Lamiaceae or Labiatae is a family of flowering plants commonly known as the mint or deadnettle family. Many of the plants are aromatic in all parts and include widely used herbs, such as basil, rosemary, savory, oregano, thyme, lavender. Some species are shrubs, trees, or, vines, many members of the family are widely cultivated, not only for their aromatic qualities but their ease of cultivation, since they are readily propagated by stem cuttings. Besides those grown for their leaves, some are grown for decorative foliage. Others are grown for seed, such as Salvia hispanica, or for their edible tubers, such as Plectranthus edulis, Plectranthus esculentus, Plectranthus rotundifolius, the family has a cosmopolitan distribution. The enlarged Lamiaceae contains about 236 genera and has stated to contain 6,900 to 7,200 species. The largest genera are Salvia, Stachys, Hyptis, Vitex, Clerodendrum was once a genus of over 400 species, but by 2010, it had been narrowed to about 150. The original family name Labiatae refers to the fact that the flowers typically have petals fused into an upper lip, the flowers are bilaterally symmetrical with 5 united petals,5 united sepals.
They are usually bisexual and verticillastrate, although this is still considered an acceptable alternative name, most botanists now use the name Lamiaceae in referring to this family. The leaves emerge oppositely, each pair at right angles to the one or whorled. The stems are square in cross section, but this is not found in all members of the family. The last revision of the family was published in 2004. It described and provided keys to 236 genera and these are marked with an asterisk in the list below. A few genera have been established or resurrected since 2004 and these are marked with a plus sign. The remaining genera in the list are mostly of historical interest only and are from a source that includes such genera without explanation, few of these are recognized in modern treatments of the family. Kew Gardens provides a list of genera that includes additional information, a list at the Angiosperm Phylogeny Website is frequently updated. The circumscription of genera has changed since 2004.
Tsoongia and Viticipremna have been sunk into synonymy with Vitex, huxleya has been sunk into Volkameria
San Bruno, California
San Bruno is a city in San Mateo County, United States, incorporated in 1914. The population was 41,114 at the 2010 United States Census, according to the United States Census Bureau, the city has a total area of 5.5 square miles, all of it land. San Bruno City Hall sits at an elevation of 41 feet above sea level. Portions of Mills Park and Rollingwood are very hilly, featuring canyons, many of them now in culverts, flow from springs in the hills toward San Francisco Bay. Just west of Skyline Boulevard and outside of city limits is San Andreas Lake, the lake is one of several reservoirs used by the San Francisco Water Department, providing water to San Francisco and several communities in San Mateo County, including San Bruno west of I-280. San Bruno enjoys a mild Mediterranean climate characterized by cool, dry summers and chilly, since 1927, the National Weather Service has maintained a weather station at the nearby San Francisco International Airport. According to the records, January is the coldest month with an average high of 55.9 °F.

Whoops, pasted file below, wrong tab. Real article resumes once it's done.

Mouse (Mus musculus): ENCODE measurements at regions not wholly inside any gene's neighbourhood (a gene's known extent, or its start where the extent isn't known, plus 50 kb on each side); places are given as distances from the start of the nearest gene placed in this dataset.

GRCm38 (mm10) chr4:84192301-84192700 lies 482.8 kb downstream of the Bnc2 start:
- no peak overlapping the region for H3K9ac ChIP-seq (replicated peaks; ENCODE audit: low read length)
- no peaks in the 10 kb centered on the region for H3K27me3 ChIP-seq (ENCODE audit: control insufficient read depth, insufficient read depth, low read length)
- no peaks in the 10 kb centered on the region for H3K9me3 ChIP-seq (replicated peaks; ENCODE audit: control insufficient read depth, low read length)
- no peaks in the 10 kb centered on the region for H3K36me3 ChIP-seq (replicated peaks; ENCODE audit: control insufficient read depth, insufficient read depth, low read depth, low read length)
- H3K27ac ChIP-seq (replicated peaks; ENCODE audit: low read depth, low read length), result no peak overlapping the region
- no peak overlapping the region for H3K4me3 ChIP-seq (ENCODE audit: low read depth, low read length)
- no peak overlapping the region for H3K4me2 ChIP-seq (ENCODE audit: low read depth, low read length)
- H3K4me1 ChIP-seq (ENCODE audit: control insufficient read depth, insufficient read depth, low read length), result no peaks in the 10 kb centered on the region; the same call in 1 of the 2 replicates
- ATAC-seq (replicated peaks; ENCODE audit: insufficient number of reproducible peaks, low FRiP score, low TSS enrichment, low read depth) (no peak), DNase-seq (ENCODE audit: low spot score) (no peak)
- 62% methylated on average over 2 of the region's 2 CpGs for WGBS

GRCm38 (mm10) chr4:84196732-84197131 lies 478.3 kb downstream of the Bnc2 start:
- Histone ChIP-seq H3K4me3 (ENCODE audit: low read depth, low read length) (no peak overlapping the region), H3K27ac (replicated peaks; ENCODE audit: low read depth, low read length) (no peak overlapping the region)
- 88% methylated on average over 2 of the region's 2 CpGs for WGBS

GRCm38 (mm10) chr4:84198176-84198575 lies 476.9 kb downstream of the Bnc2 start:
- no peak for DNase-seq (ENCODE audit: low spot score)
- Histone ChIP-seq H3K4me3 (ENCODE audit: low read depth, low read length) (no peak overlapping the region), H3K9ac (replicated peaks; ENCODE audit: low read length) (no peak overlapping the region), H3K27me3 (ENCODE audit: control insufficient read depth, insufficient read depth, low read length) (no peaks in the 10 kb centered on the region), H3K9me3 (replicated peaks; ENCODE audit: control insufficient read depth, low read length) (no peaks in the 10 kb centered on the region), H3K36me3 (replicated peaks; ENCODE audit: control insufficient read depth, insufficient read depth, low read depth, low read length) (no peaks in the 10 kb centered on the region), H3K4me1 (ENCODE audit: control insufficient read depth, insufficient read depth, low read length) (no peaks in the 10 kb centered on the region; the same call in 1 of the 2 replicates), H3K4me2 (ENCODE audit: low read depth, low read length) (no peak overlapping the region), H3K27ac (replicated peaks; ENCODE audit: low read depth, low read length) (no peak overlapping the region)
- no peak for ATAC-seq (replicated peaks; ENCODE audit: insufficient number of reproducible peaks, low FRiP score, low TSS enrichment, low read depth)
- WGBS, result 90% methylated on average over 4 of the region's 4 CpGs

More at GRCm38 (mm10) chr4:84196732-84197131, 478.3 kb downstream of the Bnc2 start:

Frost occurs occasionally during the months, snowfall is very rare. Measurable snowfalls occurred on December 11,1932, and February 5,1976, in recent years, traces of snow have been reported on December 27,1988, January 8,1989, and February 24,1996. Freezing temperatures occur on an average of only 1.3 days annually, the coldest winter temperature on record was 20 °F on December 11,1932, the same day 1.0 inch of snow fell. September is the warmest month with a high of 72.7 °F. Temperatures exceed 90 °F on an average of 4.0 days annually and low overcast are common during the night and morning hours in the summer months, which are generally very dry except for occasional light drizzle from the fog. On rare occasions moisture moving up from tropical storms has produced thunderstorms or showers in the summer, gusty westerly winds are common in the afternoon during the summer. The highest summer temperature was 106 °F on June 14,1961, a high of 105 °F was recorded on July 17,1988, and a high of 103 °F was recorded on September 14,1971.
Until August 1,1993, it had never reached 100 °F in August, due to thermal inversions, summer temperatures in the higher hills are often much higher than at the airport. Thunderstorms occur several times a year, mostly during the winter months, the annual average days with measurable precipitation is 65.2 days. The most rainfall in a month at the airport was 13.64 inches in February 1998, nylund reported 6.09 inches in Crestmoor during a 24-hour period in January 1967. Winter storms are accompanied by strong southerly winds
USS Boston (1884)
The fifth USS Boston was a protected cruiser and one of the first steel warships of the New Navy of the 1880s. In some references she is combined with Atlanta as the Atlanta class, Boston was ordered as part of the ABCD ships, the others being the cruisers Atlanta and Chicago and the dispatch vessel Dolphin. All were ordered from the shipyard, John Roach & Sons of Chester. However, when Secretary of the Navy William C.45 caliber Gatling guns, the 8-inch guns were initially in open barbettes with gun shields added later. Armor protection was light, with 2-inch gun shields and conning tower, the engineering plant included eight coal-fired cylindrical boilers producing 100 psi steam and a horizontal compound engine producing 3,500 ihp driving one shaft. Like the other ABCD ships, Boston was built with a rig to increase cruising range. The ship carried up to 490 tons of coal, with a range as built of 3,390 nmi at 10 kn. In 1900–01 Boston was rebuilt and the 6-inch guns were converted to rapid firing with brass case ammunition replacing powder bags.